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June 16, 2011
Let’s Have a Chat About All These Conferences
Are marketing and advertising professionals getting training, or just blather?
I recently spent two days at a conference that focused on all things digital. Other than the irony that nearly every presenter had technical difficulties getting their presentations set up, much of the event seemed to be a bit unfulfilling. The fact that I used vacation days (yes, I really did) to attend made it particularly disappointing.
Yet, every week I see floods of tweets and blog posts from people I know sharing quotable nuggets or random observations from some marketing-related conference, seminar, or training session. Collectively, it always seems like these gatherings are the place to be for gaining bits of wisdom. Who has time to attend all these conferences? Do people truly learn anything at them? And what’s the best way for agencies and marketing professionals to get training?
Training is essential these days, now more than ever. Unless you attend classes or seminars for a program like Photoshop or a specific skill like sales or presentation training, there’s very little for advertising professionals in mid-career to take advantage of to stay current. And in many cases, agencies are reluctant to pay to send anyone to attend training that isn’t directly related to their current job. In other words, if you want to broaden your skills or become more well-rounded, you have to do it on your time and your dime.
But for many people in advertising and marketing, we’re substituting information gathering for real training. Hence, the rise of all these conferences.
Much of the time, these conferences aren’t cheap. Some of the more intensive or well-established ones can cost a few thousand dollars to attend. Plus, they slice two or three days off a work week, which from an agency business perspective means less billable hours for employees. That’s not stopping the proliferation of conferences, though. Even creatives are getting in on the act. Every awards show now has some conference — or “unconference,” in some cases — mixing a few days of panel discussions or seminars in with the awards revelry.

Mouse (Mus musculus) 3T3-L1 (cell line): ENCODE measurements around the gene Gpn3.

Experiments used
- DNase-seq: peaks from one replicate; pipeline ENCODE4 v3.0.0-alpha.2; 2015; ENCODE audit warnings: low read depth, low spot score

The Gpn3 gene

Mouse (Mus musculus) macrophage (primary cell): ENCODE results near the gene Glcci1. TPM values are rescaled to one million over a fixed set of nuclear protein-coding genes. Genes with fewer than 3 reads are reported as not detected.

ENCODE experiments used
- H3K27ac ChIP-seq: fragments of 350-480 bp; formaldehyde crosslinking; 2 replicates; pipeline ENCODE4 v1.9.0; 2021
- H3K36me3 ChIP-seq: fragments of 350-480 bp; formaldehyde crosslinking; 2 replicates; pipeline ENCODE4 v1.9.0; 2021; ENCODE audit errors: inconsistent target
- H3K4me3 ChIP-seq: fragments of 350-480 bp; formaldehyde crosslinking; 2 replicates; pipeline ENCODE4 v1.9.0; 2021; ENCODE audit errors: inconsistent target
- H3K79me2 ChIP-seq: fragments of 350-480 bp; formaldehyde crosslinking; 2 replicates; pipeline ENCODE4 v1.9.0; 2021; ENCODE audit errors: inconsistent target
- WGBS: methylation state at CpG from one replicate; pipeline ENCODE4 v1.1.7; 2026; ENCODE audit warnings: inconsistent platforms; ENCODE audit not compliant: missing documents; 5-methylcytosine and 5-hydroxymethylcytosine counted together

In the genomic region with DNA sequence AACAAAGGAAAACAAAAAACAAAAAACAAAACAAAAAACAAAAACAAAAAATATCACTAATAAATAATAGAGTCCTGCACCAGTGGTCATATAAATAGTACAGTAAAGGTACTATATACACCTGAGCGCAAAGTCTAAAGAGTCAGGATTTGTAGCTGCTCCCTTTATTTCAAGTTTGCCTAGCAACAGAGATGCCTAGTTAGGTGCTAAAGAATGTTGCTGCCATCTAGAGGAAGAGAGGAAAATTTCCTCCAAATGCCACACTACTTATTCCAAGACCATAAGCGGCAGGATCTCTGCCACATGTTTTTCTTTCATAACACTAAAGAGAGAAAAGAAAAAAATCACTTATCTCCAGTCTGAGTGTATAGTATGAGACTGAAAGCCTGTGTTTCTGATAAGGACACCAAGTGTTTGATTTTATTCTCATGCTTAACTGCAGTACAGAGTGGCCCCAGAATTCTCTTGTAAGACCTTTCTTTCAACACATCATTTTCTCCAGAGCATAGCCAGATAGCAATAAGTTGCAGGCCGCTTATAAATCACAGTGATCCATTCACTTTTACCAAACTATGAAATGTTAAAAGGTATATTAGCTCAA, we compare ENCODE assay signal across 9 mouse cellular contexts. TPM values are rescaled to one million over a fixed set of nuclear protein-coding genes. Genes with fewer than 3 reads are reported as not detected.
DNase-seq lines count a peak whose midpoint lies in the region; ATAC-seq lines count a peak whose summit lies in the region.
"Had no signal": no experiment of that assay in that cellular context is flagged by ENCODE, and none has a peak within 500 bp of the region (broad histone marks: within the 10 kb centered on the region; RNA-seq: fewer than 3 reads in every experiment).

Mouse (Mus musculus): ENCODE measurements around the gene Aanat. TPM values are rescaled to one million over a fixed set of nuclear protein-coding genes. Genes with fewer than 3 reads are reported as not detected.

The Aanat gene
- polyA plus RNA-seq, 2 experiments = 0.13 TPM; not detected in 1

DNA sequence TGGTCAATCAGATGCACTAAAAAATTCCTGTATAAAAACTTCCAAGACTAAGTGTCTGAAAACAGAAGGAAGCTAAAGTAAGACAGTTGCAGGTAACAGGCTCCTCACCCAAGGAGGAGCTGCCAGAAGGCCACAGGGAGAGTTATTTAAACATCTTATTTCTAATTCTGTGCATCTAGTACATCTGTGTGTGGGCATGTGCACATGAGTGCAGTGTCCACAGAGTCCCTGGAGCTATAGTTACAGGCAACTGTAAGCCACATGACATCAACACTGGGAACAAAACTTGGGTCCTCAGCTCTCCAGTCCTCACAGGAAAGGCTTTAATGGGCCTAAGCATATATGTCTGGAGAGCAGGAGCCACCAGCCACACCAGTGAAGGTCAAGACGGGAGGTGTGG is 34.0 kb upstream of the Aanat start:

Clearly, there’s some value in all the networking going on at these events. At every turn, I found myself sneaking glances at every oversized name on a name tag to see if I knew that person, or that person’s company, looking to connect with people I might know from online personas. I suspect I’m not the only one doing that.
Beyond the meeting and greeting, I have to wonder: Is anyone really paying attention at these? While speakers get up and present at the conferences I’ve attended, most of the audience is busy checking their smartphones or iPads, either seeking out something more stimulating or hastily rehashing what they’re hearing. I, too, would often zone out of what I was hearing when I started checking my phone. Certainly defeats the purpose of being there.
Plus, everyone speaker has a PowerPoint deck to accompany their talk. And most of the decks are available on SlideShare or another site. So is there real education happening at these events? Do you actually need to be there to reap of the benefits of all this knowledge?
Whether it’s South by Southwest, Hyper Island, a TEDx, a specialty marketing conference like the one I attended, or anything in between, we’re seeing more and more conferences pop up. Perhaps it’s a sign that increasingly we feel the need, or the pressure, to connect with like-minded people. Which makes me wonder if we’re not getting enough of that in our day-to-day work lives.
I’m just waiting for the conference that deals with how to make conferences better. Pre-registration will start soon, I’m sure.

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Since 2002, Dan Goldgeier has been writing the most provocative advertising columns about advertising and marketing -- over 170 of them, covering every related topic you can think of. Now based in Seattle, Dan is a copywriter and ad school graduate who's worked at shops big and small. 

Visit his copywriting websitesee his LinkedIn profile or follow him on Twitter.

And please, buy his book for 99 cents.


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